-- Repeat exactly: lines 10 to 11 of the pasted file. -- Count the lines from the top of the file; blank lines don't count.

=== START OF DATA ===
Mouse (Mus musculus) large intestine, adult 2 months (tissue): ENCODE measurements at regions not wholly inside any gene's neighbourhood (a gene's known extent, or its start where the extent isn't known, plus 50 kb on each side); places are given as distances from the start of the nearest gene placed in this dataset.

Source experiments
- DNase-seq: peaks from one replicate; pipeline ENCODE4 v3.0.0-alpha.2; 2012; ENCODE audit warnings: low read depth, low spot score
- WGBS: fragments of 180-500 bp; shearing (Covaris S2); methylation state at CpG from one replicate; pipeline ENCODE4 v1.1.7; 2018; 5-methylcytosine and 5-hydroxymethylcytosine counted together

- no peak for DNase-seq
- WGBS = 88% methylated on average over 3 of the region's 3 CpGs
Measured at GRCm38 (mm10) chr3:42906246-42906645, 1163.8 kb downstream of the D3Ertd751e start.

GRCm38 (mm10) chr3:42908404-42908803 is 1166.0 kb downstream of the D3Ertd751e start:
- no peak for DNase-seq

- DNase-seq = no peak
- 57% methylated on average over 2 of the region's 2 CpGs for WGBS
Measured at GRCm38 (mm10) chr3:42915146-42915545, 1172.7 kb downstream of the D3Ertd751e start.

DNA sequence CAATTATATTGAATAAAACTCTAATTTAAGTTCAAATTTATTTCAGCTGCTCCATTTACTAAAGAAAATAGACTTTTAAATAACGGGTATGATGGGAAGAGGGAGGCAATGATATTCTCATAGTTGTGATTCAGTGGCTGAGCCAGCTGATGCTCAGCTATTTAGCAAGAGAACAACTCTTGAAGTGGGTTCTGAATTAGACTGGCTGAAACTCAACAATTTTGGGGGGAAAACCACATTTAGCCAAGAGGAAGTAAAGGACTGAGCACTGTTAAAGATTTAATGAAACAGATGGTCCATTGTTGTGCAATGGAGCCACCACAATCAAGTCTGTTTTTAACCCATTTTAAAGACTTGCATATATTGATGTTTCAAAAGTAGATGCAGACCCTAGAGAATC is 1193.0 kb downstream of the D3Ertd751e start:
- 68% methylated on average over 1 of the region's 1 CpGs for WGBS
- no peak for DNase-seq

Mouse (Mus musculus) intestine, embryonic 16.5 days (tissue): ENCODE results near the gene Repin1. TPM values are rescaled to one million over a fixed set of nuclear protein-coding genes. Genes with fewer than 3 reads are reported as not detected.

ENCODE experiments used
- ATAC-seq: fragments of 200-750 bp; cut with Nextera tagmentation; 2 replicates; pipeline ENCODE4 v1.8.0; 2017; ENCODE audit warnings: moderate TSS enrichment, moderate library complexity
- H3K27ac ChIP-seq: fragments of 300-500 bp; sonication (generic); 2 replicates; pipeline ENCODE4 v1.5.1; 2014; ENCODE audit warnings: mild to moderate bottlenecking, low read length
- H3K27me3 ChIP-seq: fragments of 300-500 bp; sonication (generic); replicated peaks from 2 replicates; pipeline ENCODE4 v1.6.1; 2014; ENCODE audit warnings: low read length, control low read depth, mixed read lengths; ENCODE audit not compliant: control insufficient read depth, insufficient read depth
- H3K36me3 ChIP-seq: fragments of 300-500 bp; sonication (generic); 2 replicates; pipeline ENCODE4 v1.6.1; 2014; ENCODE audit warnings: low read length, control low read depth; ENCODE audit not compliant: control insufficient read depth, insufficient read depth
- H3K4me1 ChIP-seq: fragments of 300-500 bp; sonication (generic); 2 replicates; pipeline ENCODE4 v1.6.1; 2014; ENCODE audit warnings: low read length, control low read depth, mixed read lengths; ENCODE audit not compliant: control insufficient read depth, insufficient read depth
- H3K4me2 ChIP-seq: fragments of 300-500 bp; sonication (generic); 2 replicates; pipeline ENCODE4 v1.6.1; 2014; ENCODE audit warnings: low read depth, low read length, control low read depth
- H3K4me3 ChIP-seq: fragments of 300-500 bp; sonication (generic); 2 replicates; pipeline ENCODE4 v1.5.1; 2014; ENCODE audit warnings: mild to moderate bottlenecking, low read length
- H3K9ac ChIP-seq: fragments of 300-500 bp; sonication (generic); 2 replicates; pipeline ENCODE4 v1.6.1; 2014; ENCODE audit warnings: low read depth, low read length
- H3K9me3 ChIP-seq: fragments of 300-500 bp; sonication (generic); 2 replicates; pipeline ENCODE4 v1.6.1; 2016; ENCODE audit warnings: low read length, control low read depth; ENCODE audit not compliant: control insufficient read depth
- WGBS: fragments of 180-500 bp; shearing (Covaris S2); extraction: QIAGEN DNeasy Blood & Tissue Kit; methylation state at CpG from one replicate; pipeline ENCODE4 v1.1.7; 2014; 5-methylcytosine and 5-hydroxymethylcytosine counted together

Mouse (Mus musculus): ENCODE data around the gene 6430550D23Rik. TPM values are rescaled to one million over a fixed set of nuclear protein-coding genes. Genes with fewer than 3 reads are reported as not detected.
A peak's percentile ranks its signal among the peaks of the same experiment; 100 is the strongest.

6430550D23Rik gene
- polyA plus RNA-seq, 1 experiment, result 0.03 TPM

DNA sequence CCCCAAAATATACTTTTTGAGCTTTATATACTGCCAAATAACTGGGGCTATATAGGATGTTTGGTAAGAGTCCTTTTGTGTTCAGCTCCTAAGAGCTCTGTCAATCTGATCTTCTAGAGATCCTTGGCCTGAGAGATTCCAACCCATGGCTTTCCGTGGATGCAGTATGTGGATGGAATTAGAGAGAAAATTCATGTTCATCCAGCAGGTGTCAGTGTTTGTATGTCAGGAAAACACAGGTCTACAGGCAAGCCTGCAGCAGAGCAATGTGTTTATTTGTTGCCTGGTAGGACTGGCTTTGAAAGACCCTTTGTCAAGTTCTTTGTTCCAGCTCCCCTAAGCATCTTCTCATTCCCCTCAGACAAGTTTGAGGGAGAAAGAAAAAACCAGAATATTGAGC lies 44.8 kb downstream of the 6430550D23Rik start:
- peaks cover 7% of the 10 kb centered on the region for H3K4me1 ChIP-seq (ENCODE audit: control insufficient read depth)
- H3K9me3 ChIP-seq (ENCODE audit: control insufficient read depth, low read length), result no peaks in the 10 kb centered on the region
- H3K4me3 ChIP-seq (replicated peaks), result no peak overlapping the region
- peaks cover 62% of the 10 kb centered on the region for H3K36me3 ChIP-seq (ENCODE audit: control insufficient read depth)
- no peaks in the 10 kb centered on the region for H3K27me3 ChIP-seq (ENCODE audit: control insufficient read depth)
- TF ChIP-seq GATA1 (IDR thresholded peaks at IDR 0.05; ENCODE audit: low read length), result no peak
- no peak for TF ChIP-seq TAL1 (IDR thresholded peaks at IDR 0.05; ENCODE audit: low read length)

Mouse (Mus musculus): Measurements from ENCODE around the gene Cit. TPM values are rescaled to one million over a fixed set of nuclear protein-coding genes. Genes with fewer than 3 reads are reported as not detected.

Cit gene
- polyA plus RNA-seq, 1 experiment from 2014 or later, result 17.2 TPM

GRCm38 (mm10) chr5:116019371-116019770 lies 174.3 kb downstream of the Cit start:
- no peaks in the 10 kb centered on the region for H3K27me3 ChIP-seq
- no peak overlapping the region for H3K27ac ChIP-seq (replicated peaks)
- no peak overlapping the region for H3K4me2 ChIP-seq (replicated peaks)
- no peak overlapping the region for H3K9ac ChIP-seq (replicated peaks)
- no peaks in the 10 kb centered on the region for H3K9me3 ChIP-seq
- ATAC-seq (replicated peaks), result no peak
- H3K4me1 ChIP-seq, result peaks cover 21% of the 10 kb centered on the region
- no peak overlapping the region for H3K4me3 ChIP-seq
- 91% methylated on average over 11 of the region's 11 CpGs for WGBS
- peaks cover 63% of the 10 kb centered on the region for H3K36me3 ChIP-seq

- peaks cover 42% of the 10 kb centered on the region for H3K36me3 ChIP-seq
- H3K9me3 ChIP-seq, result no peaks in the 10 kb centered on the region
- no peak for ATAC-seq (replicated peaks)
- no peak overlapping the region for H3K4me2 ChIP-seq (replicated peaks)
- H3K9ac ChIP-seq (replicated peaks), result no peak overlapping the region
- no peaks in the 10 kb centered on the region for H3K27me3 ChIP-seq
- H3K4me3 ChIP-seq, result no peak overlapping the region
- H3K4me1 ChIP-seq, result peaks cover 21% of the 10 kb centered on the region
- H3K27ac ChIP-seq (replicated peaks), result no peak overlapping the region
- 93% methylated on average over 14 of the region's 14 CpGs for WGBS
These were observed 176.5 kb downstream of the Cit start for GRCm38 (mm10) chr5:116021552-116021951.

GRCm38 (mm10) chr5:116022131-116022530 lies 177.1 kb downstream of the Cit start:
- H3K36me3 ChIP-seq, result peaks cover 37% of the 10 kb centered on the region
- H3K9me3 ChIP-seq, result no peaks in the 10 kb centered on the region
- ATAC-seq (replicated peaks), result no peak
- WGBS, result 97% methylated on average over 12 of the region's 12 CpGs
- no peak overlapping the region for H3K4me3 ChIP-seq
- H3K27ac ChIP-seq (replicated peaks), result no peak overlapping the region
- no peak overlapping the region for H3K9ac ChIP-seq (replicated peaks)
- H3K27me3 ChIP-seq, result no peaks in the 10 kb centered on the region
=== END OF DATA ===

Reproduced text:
- DNase-seq = no peak
- 57% methylated on average over 2 of the region's 2 CpGs for WGBS